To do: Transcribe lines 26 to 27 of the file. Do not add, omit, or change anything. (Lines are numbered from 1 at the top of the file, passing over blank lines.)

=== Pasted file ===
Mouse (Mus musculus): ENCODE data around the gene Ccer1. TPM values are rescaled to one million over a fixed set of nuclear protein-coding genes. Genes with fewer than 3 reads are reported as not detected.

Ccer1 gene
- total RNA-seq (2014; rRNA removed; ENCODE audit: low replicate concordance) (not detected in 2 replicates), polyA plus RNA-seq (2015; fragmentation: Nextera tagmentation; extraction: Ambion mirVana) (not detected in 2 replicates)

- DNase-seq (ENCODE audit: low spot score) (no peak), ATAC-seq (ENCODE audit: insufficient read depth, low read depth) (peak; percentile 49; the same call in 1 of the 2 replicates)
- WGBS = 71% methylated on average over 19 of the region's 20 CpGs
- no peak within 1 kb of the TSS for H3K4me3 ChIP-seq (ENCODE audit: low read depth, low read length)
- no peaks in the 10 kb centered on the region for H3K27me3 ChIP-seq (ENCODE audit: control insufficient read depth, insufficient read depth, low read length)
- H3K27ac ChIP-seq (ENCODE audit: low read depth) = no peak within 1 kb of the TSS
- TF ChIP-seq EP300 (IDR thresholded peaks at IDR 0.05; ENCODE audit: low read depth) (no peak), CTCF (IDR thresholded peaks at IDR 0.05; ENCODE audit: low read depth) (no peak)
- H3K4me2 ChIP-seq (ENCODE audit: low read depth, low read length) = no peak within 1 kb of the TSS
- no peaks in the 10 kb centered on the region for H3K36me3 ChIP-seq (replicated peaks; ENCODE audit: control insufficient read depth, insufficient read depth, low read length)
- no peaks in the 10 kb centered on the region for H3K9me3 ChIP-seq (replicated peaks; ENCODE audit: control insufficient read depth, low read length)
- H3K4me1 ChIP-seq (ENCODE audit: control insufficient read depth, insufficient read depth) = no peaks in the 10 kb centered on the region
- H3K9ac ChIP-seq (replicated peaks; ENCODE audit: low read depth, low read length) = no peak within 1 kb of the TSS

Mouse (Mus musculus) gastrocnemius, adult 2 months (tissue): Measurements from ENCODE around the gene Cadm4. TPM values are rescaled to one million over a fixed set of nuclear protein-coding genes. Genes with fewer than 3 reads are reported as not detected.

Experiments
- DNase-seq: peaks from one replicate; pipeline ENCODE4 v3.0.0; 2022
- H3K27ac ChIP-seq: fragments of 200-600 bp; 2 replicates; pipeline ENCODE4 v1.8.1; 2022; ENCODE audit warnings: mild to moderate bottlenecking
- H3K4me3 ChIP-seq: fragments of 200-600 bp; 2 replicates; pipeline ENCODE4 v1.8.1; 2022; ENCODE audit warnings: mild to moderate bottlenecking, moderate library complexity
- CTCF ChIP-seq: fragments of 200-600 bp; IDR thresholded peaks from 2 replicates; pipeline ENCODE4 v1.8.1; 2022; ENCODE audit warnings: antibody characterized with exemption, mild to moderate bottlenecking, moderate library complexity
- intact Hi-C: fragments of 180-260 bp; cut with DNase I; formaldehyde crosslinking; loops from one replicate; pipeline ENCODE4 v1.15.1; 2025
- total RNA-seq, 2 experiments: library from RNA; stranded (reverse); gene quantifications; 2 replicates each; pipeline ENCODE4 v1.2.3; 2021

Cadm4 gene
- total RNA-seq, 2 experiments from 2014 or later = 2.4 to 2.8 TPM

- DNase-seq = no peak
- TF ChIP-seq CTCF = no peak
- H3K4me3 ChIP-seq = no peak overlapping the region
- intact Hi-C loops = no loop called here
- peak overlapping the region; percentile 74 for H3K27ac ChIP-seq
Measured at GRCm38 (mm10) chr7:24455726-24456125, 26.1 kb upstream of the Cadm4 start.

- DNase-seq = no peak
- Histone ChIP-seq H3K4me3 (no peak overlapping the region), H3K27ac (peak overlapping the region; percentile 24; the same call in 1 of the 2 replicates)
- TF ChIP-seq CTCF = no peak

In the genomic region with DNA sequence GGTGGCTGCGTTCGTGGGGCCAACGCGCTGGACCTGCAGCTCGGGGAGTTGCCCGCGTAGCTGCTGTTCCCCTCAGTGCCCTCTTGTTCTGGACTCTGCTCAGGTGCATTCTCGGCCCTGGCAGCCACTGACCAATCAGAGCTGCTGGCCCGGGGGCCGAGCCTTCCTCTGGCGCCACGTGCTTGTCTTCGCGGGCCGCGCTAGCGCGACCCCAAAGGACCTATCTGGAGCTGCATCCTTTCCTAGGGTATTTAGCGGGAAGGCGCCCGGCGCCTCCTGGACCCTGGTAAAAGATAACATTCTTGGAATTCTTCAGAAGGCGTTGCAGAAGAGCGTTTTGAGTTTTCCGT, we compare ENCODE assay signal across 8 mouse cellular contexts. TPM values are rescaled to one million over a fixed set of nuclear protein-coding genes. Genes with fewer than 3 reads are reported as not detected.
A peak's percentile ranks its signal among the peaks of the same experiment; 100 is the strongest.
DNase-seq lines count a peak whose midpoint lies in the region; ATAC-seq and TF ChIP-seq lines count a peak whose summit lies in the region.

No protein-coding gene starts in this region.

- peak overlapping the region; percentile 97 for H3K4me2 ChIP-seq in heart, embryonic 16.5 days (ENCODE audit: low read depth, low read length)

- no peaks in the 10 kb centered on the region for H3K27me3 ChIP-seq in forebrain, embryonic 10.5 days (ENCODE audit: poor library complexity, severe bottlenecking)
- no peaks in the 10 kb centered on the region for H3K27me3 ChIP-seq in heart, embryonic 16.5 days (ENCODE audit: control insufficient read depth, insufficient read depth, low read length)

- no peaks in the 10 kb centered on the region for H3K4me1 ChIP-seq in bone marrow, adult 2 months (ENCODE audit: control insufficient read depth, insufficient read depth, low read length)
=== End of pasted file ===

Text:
- TF ChIP-seq CTCF = no peak
- H3K4me3 ChIP-seq = no peak overlapping the region